In recent decades, most African countries have increased the availability of sexual and reproductive health care, yet many people still lack access to these essential services. This fact sheet presents evidence as of 2019 on the need for, impact of and cost of fully investing in treatment for the major curable STIs among women aged 15–49 in 53 African Union member states.

This fact sheet underscores the recommendations made in Article 43 of the Addis Ababa Declaration on Population and Development in Africa Beyond 2014, which commits member states to taking certain concerted actions. Those include providing affordable and accurate rapid diagnostic tests for HIV, other STIs and reproductive tract infections, as well as information, education and treatment for all women and men.

Unmet need for services

  • Approximately 50 million women aged 15–49 in Africa become infected annually with one of the four major curable STIs: chlamydia, gonorrhea, syphilis and trichomoniasis.
  • Forty-two million (85%) do not receive treatment, often because they do not have symptoms and do not know they are infected.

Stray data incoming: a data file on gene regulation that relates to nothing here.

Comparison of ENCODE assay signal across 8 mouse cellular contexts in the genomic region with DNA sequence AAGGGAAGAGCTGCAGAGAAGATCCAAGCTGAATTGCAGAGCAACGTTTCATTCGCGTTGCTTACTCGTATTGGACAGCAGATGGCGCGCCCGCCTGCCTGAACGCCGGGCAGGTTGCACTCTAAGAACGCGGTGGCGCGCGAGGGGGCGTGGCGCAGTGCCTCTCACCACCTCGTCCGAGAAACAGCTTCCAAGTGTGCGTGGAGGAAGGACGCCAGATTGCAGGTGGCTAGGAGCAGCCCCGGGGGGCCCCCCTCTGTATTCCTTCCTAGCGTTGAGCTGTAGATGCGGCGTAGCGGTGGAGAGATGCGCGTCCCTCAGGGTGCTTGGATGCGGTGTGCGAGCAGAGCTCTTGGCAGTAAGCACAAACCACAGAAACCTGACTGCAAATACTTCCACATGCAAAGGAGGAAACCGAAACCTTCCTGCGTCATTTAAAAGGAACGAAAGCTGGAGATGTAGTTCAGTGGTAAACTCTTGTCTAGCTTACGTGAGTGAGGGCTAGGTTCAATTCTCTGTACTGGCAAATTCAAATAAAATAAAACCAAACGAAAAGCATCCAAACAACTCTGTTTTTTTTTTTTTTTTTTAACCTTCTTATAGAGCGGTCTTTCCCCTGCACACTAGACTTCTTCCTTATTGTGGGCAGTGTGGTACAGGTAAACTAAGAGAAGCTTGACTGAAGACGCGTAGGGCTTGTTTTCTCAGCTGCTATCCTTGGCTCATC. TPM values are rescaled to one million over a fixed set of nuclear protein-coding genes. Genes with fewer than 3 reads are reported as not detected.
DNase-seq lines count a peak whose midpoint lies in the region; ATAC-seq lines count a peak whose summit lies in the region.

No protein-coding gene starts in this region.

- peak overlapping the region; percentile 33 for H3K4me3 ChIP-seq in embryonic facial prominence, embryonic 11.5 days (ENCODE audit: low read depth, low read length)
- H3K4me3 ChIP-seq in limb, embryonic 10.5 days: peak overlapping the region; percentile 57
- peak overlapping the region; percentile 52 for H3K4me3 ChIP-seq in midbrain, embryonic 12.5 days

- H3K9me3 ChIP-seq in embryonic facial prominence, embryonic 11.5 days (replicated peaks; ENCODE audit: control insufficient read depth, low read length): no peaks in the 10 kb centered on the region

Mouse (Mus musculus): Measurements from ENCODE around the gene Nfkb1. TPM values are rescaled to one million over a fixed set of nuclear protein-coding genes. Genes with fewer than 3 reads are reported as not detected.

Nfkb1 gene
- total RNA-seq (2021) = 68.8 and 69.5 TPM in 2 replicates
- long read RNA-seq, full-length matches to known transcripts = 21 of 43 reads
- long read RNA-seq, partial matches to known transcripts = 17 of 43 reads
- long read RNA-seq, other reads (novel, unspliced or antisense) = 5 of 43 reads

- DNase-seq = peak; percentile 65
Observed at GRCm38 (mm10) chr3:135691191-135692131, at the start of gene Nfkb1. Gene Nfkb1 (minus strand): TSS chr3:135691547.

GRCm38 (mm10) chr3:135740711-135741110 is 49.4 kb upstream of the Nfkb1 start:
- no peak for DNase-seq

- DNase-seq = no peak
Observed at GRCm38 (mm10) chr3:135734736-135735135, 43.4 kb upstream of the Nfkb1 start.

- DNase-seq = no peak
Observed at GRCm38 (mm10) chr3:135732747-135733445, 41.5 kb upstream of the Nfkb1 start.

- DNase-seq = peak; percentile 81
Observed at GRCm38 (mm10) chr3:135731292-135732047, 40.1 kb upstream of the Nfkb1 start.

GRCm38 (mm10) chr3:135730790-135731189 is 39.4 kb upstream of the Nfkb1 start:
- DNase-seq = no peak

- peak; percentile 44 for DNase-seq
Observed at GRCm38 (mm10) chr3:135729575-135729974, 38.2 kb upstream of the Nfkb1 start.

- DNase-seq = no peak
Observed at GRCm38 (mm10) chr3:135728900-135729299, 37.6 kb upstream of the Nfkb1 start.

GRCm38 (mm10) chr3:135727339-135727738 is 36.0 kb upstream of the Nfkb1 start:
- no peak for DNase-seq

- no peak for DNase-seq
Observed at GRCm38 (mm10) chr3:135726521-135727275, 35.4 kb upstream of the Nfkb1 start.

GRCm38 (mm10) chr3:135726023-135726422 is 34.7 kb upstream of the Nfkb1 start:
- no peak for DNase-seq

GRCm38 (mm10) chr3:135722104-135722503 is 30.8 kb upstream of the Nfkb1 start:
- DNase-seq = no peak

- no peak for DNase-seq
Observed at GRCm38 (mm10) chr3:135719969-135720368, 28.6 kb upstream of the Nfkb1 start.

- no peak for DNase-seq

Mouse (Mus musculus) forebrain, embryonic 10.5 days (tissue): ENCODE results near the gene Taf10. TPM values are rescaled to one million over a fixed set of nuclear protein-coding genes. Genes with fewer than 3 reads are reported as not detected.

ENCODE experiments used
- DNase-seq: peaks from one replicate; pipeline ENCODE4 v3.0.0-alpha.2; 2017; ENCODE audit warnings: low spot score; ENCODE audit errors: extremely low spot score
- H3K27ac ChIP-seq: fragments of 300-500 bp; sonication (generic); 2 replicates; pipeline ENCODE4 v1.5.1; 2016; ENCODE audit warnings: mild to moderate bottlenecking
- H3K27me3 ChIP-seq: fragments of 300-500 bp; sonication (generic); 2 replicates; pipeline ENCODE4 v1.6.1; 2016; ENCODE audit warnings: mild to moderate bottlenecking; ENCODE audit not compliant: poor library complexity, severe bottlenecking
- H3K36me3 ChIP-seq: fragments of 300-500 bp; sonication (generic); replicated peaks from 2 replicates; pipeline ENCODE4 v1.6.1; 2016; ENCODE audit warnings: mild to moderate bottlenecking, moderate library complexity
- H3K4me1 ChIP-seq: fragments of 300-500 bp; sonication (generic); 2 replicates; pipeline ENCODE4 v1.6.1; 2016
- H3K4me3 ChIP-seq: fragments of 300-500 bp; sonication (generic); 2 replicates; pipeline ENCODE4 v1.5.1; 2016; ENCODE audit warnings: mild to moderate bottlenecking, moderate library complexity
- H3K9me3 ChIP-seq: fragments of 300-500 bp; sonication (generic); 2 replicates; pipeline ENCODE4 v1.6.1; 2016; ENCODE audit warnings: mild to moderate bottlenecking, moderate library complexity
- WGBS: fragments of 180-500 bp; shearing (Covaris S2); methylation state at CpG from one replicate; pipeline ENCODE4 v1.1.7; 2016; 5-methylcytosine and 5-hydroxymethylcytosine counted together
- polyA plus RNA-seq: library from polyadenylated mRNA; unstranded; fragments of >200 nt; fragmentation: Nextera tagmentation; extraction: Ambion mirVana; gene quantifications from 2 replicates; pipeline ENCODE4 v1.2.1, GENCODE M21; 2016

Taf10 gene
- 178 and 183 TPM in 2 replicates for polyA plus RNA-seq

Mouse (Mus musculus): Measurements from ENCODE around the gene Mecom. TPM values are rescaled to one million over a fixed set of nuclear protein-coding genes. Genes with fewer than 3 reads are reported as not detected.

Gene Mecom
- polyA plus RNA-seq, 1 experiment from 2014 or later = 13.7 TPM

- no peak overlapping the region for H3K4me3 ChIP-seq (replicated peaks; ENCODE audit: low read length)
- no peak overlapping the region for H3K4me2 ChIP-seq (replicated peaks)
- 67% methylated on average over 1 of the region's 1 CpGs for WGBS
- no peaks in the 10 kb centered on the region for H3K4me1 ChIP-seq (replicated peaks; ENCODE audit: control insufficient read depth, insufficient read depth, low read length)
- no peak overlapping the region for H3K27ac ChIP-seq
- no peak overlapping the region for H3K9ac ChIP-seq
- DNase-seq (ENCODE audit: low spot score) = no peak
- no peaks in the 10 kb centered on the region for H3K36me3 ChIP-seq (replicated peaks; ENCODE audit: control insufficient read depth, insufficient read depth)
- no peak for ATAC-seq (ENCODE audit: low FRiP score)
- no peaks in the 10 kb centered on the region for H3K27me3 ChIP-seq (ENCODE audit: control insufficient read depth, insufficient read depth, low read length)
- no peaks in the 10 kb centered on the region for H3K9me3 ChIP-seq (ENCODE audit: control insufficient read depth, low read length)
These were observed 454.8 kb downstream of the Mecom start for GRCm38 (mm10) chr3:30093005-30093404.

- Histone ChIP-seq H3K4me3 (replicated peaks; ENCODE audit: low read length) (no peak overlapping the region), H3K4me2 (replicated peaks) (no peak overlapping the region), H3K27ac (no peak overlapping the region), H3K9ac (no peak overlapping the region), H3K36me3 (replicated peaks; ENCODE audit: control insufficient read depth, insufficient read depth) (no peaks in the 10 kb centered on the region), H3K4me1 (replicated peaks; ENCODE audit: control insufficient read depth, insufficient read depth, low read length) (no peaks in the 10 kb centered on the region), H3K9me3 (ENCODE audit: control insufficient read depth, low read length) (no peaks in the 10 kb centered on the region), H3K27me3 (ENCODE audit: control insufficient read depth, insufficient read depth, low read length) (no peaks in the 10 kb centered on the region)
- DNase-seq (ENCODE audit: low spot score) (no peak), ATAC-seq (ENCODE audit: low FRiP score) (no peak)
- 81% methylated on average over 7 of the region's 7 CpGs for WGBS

• More than eight million cases of pelvic inflammatory disease occur annually as a result of untreated chlamydia and gonorrhea, and more than one million of these cases result in infertility.

Impact and cost of STI treatment

  • If all women with any of the four major curable STIs received timely and effective treatment, new cases of pelvic inflammatory disease and infertility caused by these STIs would be prevented.
  • In Africa, the annual cost of treating all women of reproductive age who are infected with any of the four curable STIs would be US$960 million, or 74 cents per capita.

Actions

African Union member states should invest in STI treatment, which is an essential health service, and expand screening programs to focus on chronically underserved populations and asymptomatic individuals. To reduce the incidence of new infections, member states should also commit to comprehensive sexuality education for adolescents—a group at high risk of acquiring STIs.